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    Jena's Avatar
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    Salt pork??

    Primal Fuel
    So I bought this hunk of bacon-esque looking meat today. I don't know why. I have no idea what I am supposed to do with it. I think I was having some issues with electrolytes and/or sodium because I have been craving salt a lot the last few days. I saw the words "salt pork" and somehow I was leaving the store with the stuff. I didn't look hard, but the only recipe I found was for cornbread and greens. I like turnip greens to an extent, but I don't want to make them. Anything else I can do with this chunk of meat? Any recipe suggestions are much appreciated!
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    Not primal but one of the best things I ate when I was growing up with red beans with salt pork in them. Guess you could throw the beans away and eat the salt pork but it was damn good.
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    its basically a breakfast meat like bacon but much more salty. my mimi would make it for me instead of bacon sometimes. you need to boil it first to take some salt out of it, then fry it, it is also a lot fattier than bacon so be weary of the calories.
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    Quote Originally Posted by texas.grok View Post
    Not primal but one of the best things I ate when I was growing up with red beans with salt pork in them. Guess you could throw the beans away and eat the salt pork but it was damn good.
    how is it that much different than bacon? who made you the judge on what's primal and whats not?
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    Southerners actually bleed salt pork. It's true! If you're not going to use it for a while, just pop in your freezer. Since is is just basically fat it will not freeze hard. If it is extremely salty as in actually covered in salt, let it sit in water for a few minutes, rinse and dry. Toss the rinse water. If salt is not present just use as it is. Fry on higher heat just like you would bacon, to get it brown with leavings of fond (make sure you use that too) on the bottom of your frying pan then turn the heat down to render the fat out. Don't burn it. Use to fry eggs, add to any savory vegetable but is especially good when used in greens. It lends a distinctive salty flavor to bone broths, soups, stews with under flavor that is just absolutely delicious. It doesn't matter if you are using a base of chicken, pork or beef. Lighten up on salt added and taste after each tablespoon of salt pork fat till just right. So flavorful, you won't need much. I usually fry about 6 slices for use in a crockpot of soup.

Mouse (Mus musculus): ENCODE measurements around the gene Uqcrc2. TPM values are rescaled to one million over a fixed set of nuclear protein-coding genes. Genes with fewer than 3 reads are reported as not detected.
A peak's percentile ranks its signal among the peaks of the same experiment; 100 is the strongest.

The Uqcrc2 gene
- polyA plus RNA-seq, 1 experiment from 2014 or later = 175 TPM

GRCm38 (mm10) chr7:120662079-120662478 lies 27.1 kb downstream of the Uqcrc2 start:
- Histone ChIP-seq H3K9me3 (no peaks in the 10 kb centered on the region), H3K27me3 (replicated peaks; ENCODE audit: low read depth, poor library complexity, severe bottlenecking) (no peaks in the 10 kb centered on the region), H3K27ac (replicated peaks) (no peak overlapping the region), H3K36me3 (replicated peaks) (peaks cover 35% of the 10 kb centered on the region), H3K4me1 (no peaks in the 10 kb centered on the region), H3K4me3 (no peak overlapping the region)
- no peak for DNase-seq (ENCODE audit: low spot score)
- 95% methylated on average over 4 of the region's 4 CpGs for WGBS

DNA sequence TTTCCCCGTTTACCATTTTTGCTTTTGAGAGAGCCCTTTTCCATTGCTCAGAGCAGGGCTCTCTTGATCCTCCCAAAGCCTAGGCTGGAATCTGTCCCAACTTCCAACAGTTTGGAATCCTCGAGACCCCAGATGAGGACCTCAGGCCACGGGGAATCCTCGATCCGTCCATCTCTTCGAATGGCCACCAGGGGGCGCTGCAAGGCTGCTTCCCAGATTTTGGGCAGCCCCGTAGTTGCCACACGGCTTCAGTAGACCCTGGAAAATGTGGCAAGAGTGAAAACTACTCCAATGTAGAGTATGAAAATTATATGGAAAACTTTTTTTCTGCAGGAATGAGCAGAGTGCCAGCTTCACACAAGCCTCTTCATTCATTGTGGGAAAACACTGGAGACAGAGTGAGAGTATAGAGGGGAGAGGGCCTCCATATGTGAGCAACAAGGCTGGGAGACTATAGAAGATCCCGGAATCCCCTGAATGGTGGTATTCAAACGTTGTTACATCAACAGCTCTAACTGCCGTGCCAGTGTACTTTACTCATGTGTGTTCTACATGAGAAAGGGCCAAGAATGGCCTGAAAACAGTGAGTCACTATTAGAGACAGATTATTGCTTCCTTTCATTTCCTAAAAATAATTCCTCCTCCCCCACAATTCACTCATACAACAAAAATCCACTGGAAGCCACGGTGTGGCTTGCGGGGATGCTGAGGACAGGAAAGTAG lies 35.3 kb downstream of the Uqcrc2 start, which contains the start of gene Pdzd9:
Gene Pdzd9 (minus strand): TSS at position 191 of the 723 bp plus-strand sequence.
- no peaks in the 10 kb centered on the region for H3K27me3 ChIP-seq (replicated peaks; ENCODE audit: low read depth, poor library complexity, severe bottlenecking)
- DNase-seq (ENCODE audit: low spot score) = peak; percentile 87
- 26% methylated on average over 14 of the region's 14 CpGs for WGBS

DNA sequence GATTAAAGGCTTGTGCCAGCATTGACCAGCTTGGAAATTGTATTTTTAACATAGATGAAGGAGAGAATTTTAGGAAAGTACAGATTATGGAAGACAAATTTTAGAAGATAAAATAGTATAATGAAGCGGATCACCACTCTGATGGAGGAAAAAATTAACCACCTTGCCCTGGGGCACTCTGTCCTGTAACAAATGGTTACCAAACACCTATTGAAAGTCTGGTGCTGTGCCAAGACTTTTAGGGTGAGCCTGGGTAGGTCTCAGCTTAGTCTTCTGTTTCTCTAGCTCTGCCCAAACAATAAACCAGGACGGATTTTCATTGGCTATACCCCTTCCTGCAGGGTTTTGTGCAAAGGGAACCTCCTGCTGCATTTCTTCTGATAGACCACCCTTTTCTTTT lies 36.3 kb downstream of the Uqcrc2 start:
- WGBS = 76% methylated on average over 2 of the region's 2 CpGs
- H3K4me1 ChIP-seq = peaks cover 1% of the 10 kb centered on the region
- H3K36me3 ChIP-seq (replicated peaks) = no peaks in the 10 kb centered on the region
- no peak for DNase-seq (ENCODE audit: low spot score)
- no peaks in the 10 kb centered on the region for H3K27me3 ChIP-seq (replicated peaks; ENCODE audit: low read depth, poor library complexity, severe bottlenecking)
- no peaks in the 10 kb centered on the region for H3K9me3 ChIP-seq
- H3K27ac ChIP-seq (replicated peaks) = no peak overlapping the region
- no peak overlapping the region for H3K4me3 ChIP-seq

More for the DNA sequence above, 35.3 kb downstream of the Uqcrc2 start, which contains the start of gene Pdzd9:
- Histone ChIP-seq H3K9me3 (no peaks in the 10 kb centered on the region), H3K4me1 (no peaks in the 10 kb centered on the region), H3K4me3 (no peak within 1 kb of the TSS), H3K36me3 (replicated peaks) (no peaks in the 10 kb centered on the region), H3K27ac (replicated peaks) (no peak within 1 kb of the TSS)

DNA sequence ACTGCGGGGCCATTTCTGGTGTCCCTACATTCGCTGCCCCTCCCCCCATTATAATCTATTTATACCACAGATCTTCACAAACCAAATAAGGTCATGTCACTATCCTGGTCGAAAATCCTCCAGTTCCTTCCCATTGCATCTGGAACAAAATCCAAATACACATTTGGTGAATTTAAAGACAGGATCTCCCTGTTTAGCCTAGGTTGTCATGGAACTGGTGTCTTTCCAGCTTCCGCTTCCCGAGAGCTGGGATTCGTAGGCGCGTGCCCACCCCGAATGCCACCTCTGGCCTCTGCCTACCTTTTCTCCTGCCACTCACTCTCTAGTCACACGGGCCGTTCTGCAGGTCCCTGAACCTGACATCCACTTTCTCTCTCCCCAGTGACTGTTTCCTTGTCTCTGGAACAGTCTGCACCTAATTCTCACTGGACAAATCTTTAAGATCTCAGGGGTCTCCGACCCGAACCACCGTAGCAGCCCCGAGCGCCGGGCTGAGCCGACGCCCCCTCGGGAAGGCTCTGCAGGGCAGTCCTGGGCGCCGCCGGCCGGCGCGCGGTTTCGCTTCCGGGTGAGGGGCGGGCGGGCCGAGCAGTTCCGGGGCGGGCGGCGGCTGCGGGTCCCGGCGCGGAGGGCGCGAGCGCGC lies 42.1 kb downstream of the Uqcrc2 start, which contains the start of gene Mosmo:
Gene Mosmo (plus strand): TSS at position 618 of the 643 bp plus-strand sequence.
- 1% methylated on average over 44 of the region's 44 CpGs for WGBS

Fried salt pork can be eaten like bacon because it is. We also dice it, fry, and use in corn bread called cracklin bread....but that's another story.

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    A proper New England clam chowder starts with slowly rendering diced salt pork. Once rendered, add sliced onions and a bay leaf, cooking slowly til translucent. I use potato flour for a thickener, coating the onions with a couple tablespoons of the flour, the stirring while cooking on high heat. Add in several cups of fish stock, bring to a boil and add potatoes. Once potatoes are done, add in the clams or fish and finish with lots of heavy cream - yum! Bonus point if you have fresh clams and can use the clam liquor in the chowder.

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    Jena's Avatar
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    Quote Originally Posted by BennettC View Post
    how is it that much different than bacon? who made you the judge on what's primal and whats not?
    Lol, I think he meant he beans were not primal maybe? Some good suggestions everyone. Thanks for the tip on putting it in water first to remove some of the salt!
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    So this is what I ended up doing... I boiled the pork a little and then rinsed it to remove some of the salt. (Thank you for telling me to do that, as it was still quite salty!) Then I cubed it and browned it with onion and garlic in olive oil. Then I spooned it over steamed broccoli. It was really good actually an I will definitely have it again. Next time I think I will area little egg and cream and make it a carbonara sauce over broccoli. Or alternatively add some almond slivers and sauté with green beans. I am glad I bought the stuff. It turned out pretty well. Thanks for the tips
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    Quote Originally Posted by Jena View Post
    Lol, I think he meant he beans were not primal maybe? Some good suggestions everyone. Thanks for the tip on putting it in water first to remove some of the salt!
    Yep, what ^^ said.

    But I can see how it would be too salty without soaking it in water. It is pretty salty when cooked in beans and that process must cook some of the salt out of it.
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    texas.grok's Avatar
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    Quote Originally Posted by BennettC View Post
    how is it that much different than bacon? who made you the judge on what's primal and whats not?
    I was talking about the beans not being primal. Sorry if my post was not plain enough for you.
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